Around 60 percent of American adults take a prescription drug and even more take over-the-counter medications as well. Could recognizing the link between the time of day we take our medications and their efficacy in treating disease, a groundbreaking practice called chronotherapy, make our meds more effective?

Your prescription bottle lists the name of your medication, dosage and whether the medication is to be taken with food or not. However, many medications work best when taken at certain times during the sleep-wake cycle. In fact, new studies indicate that timing of administration may be one of the most important factors in determining how well many medications work and how often we suffer from side effects. In the future, your prescription bottle may soon tell you when to take your meds for the best effects.

What Is Chronotherapy?

In simple terms, chronotherapy is the science of timing medications so they are present at the times of day when they are likely to be the most effective and/or cause the fewest negative effects. Our bodies run by internal clocks that control not just when we sleep and wake but also when we make lipids, when our cells divide and more. Timing medications when they are present during crucial parts of our metabolism can mean more therapeutic effects at lower doses.

How does this work in real life? Consider, for example, the common example of medications for hypertension, also known as high blood pressure. Blood pressure has its own circadian rhythm, typically peaking in the morning, when cortisol is at its highest. But in many people with high blood pressure, their blood pressure also fails to decrease at night. Because of this, many people may benefit from taking their hypertension medications at bedtime for best effects. In fact, a study of hypertension medications found that taking at least one anti-hypertensive medication at bedtime can improve control of hypertension and reduce the risk of a future cardiovascular event. Hypertension medications are not the only ones that may have a greater effect when taken at certain times; treatments for osteoarthritis, heartburn and other medications have been found to work best when taken at certain times of the day.

When Does Timing Matter?

The time of day affects much more than whether we are awake or sleeping. Every cell in the human body runs on a circadian, or 24-hour, clock. When our eyes stop perceiving light, our bodies make melatonin that helps us to sleep and also tells the body that it is time for critical repair of our cells and DNA. In the early light of dawn, our bodies begin to make cortisol, a hormone associated with stress but also involved in wakefulness and mental function.

What does this mean for our medications? Medications that are meant to target rapidly multiplying cells, such as immune cells and cancer cells, may work best when taken when these cells are dividing most rapidly. In addition, as seen in the example of hypertension medications, taking meds at the point in our daily hormonal cycle that we need them most may allow patients to get the same effects with a lower dosage and with fewer side effects. We have only just begun to discover how timing may affect the efficacy of medications, leading many researchers and physicians to request further study in this area.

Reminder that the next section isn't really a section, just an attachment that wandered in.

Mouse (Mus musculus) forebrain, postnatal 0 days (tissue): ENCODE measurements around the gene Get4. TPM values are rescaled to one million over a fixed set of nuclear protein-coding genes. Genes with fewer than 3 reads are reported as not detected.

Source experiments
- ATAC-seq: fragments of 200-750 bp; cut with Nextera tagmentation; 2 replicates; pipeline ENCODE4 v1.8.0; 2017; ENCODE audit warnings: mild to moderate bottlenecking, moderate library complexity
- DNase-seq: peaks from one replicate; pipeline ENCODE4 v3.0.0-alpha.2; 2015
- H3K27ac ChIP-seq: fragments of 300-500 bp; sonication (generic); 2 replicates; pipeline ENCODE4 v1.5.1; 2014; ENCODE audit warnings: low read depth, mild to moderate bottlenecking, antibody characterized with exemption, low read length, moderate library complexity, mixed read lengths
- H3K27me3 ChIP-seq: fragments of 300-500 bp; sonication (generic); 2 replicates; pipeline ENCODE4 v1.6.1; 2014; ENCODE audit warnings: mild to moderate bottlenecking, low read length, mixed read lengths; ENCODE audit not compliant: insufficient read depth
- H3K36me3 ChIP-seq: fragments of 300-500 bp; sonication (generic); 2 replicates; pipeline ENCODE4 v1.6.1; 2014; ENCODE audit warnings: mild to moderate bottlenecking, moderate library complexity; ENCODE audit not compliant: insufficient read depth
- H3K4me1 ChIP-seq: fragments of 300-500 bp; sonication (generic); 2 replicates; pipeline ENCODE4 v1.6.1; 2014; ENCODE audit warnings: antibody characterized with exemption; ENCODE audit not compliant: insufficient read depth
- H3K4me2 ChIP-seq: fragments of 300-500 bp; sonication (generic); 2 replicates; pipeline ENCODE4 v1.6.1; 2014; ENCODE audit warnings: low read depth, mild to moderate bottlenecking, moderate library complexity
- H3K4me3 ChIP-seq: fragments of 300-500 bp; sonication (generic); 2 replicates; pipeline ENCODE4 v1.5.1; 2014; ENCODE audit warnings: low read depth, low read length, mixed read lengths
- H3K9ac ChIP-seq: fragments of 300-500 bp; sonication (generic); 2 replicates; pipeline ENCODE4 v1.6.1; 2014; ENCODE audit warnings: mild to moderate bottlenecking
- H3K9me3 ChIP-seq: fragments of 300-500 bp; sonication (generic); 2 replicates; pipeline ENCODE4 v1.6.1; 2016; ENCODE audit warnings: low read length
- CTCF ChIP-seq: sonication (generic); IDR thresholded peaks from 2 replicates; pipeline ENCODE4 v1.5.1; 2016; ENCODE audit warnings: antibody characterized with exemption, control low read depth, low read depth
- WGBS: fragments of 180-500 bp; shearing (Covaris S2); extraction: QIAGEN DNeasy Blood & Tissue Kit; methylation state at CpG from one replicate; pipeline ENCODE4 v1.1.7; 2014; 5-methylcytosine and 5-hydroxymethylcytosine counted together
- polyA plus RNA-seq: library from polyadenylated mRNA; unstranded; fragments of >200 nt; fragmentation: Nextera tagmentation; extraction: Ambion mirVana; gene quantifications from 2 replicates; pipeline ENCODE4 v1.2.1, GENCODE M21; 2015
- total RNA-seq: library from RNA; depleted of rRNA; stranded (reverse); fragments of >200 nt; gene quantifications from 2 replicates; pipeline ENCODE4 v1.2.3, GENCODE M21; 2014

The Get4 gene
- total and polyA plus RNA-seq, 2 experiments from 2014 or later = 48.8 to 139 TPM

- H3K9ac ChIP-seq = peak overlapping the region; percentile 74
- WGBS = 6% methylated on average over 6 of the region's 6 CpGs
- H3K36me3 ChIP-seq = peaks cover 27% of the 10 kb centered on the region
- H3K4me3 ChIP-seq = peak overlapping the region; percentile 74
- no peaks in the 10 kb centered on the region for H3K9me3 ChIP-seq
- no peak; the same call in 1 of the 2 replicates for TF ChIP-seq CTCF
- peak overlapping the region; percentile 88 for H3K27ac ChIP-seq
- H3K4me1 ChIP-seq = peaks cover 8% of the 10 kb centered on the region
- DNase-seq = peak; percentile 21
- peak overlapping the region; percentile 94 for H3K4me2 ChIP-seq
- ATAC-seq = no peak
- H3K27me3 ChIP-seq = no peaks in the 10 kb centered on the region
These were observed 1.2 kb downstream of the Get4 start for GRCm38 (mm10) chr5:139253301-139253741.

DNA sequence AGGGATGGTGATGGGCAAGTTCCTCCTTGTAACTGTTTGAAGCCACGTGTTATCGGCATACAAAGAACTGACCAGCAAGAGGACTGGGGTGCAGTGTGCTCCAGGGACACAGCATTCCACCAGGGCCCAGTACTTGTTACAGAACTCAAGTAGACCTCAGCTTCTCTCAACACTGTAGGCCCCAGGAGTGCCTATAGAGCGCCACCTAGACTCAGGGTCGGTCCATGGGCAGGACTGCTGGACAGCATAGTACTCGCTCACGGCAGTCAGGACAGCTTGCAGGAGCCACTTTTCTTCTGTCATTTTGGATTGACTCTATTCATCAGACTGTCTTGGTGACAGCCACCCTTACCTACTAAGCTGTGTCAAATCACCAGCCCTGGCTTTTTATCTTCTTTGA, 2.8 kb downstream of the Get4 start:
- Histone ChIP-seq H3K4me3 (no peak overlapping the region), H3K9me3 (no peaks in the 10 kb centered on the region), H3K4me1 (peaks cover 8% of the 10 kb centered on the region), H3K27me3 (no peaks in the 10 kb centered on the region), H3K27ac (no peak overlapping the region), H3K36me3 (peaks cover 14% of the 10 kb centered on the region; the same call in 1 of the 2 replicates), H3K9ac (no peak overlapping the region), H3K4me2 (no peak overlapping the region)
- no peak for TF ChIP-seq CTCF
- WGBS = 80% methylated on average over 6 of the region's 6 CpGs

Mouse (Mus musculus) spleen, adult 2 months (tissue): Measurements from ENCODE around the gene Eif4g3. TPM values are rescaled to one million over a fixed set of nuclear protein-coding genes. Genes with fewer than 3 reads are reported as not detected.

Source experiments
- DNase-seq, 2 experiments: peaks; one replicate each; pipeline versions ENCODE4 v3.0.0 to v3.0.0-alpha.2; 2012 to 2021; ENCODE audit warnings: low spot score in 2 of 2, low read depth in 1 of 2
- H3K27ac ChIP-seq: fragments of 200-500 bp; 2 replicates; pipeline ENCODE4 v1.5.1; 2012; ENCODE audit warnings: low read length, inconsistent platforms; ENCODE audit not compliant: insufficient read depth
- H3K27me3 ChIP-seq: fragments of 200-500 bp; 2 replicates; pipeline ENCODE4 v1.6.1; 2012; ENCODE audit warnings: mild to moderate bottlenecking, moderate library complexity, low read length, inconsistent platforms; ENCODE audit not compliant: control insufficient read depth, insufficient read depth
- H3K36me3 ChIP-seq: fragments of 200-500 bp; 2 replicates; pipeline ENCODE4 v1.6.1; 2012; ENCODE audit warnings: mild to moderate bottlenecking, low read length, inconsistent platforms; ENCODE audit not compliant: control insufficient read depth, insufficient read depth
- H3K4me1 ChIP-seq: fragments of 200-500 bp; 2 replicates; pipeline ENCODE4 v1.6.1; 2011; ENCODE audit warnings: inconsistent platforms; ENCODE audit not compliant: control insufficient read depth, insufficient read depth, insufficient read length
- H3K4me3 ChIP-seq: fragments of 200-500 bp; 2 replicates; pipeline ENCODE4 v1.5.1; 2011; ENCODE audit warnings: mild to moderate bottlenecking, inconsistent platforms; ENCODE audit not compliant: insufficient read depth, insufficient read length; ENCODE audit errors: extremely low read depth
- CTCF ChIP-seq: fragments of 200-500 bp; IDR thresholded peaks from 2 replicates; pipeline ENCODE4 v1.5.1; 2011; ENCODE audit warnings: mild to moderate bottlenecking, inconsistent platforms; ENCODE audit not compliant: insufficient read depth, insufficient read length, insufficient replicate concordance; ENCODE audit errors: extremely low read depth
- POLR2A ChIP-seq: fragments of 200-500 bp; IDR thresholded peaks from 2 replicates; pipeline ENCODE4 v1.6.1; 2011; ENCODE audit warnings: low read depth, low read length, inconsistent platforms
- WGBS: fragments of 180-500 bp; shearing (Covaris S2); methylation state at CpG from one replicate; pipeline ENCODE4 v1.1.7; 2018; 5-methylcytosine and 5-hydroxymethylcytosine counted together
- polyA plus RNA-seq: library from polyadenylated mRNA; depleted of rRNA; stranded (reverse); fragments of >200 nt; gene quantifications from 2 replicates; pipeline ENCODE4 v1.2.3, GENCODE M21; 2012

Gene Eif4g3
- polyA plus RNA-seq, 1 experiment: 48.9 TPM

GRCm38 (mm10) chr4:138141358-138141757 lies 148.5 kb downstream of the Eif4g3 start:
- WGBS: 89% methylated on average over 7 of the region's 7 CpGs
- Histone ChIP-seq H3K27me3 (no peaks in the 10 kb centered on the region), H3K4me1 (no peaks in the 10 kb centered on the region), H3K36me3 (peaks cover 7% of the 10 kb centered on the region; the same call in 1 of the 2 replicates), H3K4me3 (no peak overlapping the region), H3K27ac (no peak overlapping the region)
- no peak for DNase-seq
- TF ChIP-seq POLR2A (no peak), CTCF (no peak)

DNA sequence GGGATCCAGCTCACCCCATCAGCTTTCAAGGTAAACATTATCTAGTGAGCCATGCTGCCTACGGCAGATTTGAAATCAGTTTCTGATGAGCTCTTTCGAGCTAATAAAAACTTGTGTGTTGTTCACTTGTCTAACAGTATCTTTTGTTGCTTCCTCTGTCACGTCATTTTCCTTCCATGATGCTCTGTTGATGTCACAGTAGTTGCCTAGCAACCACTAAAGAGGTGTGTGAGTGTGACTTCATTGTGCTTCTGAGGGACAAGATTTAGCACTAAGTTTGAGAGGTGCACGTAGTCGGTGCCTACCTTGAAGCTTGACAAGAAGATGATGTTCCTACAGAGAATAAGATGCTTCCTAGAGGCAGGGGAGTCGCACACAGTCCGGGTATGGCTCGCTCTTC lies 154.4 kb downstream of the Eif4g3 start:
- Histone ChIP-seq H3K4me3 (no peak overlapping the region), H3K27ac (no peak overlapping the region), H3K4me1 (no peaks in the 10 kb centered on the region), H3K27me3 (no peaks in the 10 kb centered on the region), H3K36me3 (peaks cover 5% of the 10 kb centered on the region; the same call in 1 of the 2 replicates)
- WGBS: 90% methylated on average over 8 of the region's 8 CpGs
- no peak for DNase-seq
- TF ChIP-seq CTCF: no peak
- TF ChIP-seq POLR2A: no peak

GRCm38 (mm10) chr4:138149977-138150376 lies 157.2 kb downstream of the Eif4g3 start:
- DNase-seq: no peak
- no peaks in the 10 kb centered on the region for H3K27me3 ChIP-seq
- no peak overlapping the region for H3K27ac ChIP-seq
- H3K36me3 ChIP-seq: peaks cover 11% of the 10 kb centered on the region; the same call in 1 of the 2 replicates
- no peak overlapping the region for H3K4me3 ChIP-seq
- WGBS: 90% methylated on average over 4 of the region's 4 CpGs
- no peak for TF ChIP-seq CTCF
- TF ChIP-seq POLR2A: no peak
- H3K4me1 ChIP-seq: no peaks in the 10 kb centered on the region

Timing Is Everything

Chronotherapy and Disease: Harnessing the Circadian Rhythm for More Effective TreatmentIn medications, as in comedy, timing may indeed be an important factor in how we respond to treatments that both make us more comfortable and extend our lifespans. Timing also is important when it comes to leading a healthy lifestyle. People who eat late at night, for example, reset the circadian clocks in their livers and pancreases. This can mess up their circadian rhythms for days to come.

Taking medications at the wrong time may have the same effect, although this matter definitely needs more study in order to get a definitive answer. Our circadian rhythm affects the cells of our body, but our cells also affect our circadian rhythm. The communications between different cells and systems are so well-regulated that even small changes can have huge systemic effects. Stifling the liver by eating at odd times of day can lead to increased lipids in the bloodstream and thus to higher cholesterol and triglycerides, which in turn can cause damage to the heart and blood vessels. The cells in our bodies function independently but also as parts of a whole. Understanding this back-and-forth play between different systems will be essential to figuring out how chronobiology may improve our lives in the future.

Most of us do not plan to be dependent on prescription medication, but most of us will be taking it at some point in our lives. New discoveries on how timing affects medication metabolism and effects may allow us to take lower doses and get more effects in the very near future. Chronotherapy just may be the future of pharmacology.